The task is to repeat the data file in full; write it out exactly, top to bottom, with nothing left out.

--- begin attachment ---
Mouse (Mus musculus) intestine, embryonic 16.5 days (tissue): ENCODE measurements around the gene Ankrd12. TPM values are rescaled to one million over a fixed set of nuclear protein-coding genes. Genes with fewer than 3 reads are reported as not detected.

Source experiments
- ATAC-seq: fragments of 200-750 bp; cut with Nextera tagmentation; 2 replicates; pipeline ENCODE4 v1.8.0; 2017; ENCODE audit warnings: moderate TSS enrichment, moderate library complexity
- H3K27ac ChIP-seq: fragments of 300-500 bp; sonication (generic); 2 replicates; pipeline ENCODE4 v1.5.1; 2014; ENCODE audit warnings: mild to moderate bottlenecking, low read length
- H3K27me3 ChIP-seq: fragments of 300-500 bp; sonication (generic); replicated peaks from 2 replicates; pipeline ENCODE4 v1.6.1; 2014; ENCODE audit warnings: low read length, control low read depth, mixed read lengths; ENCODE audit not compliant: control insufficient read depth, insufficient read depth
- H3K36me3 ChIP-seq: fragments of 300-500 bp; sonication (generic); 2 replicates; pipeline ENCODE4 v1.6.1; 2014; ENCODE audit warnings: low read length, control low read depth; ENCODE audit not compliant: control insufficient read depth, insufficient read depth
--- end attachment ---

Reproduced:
Mouse (Mus musculus) intestine, embryonic 16.5 days (tissue): ENCODE measurements around the gene Ankrd12. TPM values are rescaled to one million over a fixed set of nuclear protein-coding genes. Genes with fewer than 3 reads are reported as not detected.

Source experiments
- ATAC-seq: fragments of 200-750 bp; cut with Nextera tagmentation; 2 replicates; pipeline ENCODE4 v1.8.0; 2017; ENCODE audit warnings: moderate TSS enrichment, moderate library complexity
- H3K27ac ChIP-seq: fragments of 300-500 bp; sonication (generic); 2 replicates; pipeline ENCODE4 v1.5.1; 2014; ENCODE audit warnings: mild to moderate bottlenecking, low read length
- H3K27me3 ChIP-seq: fragments of 300-500 bp; sonication (generic); replicated peaks from 2 replicates; pipeline ENCODE4 v1.6.1; 2014; ENCODE audit warnings: low read length, control low read depth, mixed read lengths; ENCODE audit not compliant: control insufficient read depth, insufficient read depth
- H3K36me3 ChIP-seq: fragments of 300-500 bp; sonication (generic); 2 replicates; pipeline ENCODE4 v1.6.1; 2014; ENCODE audit warnings: low read length, control low read depth; ENCODE audit not compliant: control insufficient read depth, insufficient read depth